Connecting the dots:

How Bonner County is spraying toxic chemicals on your property

By Jonnie Bradley
Reader Contributor

We all know that the county sprays the roads for weeds because Idaho law says that noxious weeds must be controlled. Bonner County has divided the county into three regions, rotating each year between them and spraying a different “cocktail” each time. They first sprayed in 2012 with “Milestone” a formula used on highways 2, 200 and 57. A more toxic combination is being used on Hwy 95; E-2 which is 2,4-D and dicamba and fluroxyper with a mix containing glyphosate, a main ingredient in Round-Up. Although people put out “no spray” signs, figuring out the rules and when the county is spraying your neighborhood has become almost impossible.

A handmade "NO SPRAY" sign outside an organic farm.

A handmade “NO SPRAY” sign outside an organic farm.

Although noxious weeds are a problem, is spraying the best option? What you don’t know may be hurting you, the environment, our food supply, and even the local economy.

Spraying and your environment

The county’s stated goal is to clear back vegetation 60 feet from the center of the road. That means spray ends up in your yard, in your pasture and in the ditches that drain into the creeks/streams/rivers/lakes. Chemicals get into the soil, into the water, into the crops and into the ground water. It does not stay confined to the weeds.

Systemic herbicides travel throughout all parts of that lovely blue spruce you planted in your front yard all the way into the roots, which reach down to the water table that your well draws from too. The herbicides also end up in fields where hay is grown, and where horses and cattle graze. The hay is baled, livestock eats the hay, and even though their manure is thoroughly composted, it takes upwards of three years for the herbicide to leach out. We eat the meat from livestock who are consuming herbicides that are known carcinogens.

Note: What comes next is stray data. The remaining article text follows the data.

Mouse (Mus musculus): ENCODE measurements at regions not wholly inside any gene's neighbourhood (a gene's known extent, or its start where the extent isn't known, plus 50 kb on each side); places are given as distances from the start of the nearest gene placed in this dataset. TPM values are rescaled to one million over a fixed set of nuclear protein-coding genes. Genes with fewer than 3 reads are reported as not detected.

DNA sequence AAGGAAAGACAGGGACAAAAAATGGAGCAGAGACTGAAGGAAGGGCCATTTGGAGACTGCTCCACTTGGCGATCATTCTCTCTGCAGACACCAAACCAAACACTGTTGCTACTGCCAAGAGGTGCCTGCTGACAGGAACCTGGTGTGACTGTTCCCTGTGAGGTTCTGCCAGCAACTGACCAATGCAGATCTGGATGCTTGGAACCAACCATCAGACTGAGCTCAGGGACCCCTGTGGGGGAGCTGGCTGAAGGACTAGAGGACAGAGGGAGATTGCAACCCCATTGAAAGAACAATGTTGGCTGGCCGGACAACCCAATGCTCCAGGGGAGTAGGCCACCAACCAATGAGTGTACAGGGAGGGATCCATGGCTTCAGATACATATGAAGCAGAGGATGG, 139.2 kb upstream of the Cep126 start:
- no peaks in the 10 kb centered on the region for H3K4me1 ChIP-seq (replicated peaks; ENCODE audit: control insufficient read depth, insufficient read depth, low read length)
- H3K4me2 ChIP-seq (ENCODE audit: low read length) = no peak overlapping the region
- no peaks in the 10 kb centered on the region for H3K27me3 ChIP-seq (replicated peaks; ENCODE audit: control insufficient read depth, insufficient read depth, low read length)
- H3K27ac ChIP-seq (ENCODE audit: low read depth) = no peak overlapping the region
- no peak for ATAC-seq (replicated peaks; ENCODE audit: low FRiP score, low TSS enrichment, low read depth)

Spraying and your food 

If you’re a gardener and use composted manure from local livestock, you’re probably killing your plants. I bought very healthy tomato plants and used well-composted horse manure as a top dressing on two I planted in the ground. The others of the same varieties I planted in pots in rich soil without the manure addition. Within a few weeks, the ones in the ground started to develop what I thought was some sort of soil borne virus. I went online, found a picture of my plant, and learned that its problem is from residual herbicide in the manure. If you’re wondering why your green beans “didn’t produce very well” or why you don’t have any bees pollinating your plants anymore, consider that it might be those toxic chemicals from road spraying.

The plants outside your garden are affected too. I attended a “forest edibles” presentation which dealt mostly with native berries. The presenter noted that we should be careful picking fruit (service berries, elder berries) that grow near roadways due to spraying for weeds. He suggested avoiding plants 150 feet from the road.

Spraying and your property values

As you drive around Bonner County, note the curling tops of the dying pine trees alongside all the back country roads. They aren’t dying from drought or beetle kill. If you look at the next layer of trees beyond those immediately along the road, you’ll see they aren’t curling at the tops and dying.  Trees that die from beetle infestation do not curl at the branch tips and tops. Those trees retain their shape and simply turn brown.  Round-Up and its relatives are systemic herbicides that work on green parts of plants. All it takes is a tiny bit on one branch tip or leaf. It is then absorbed into the entire tree and kills it from the inside out. Remember that our evergreen pine, cedar and fir trees are green all year, so even if spraying was done in the winter, they die.

Losing trees devalues the look of your home, makes our area less attractive to new residents or people who might buy your house, and turns our tourist-dependent area ugly and brown. Weeds need sunlight to germinate. When you remove the trees and shrubs from the roadside, you create a  “happy weed environment,” perpetuating the growth of weeds. Dead trees are also a fire and liability hazard.

What can we do instead?

Many environmentally safe ways to control weeds exist. Mowing is more effective, costs less than spraying, and has no health consequences. Instead of spraying, what if the county allowed loggers or independent contractors to harvest the trees and require them to clear the edge of the roadside? This option would help the local economy by providing jobs. It also would eliminate the expense of equipment, chemicals, and manpower required for spraying. Best of all it would involve no poison.

How can we stop the poisoning of our food supply and destruction of our local economy and environment? Bonner County claims it has no control over spraying because it’s a statewide mandate. They say, “it’s something you have to take up with your legislator.”

Our local officials dropped the ball on this issue in 2012. It’s time for them to hear about it again!

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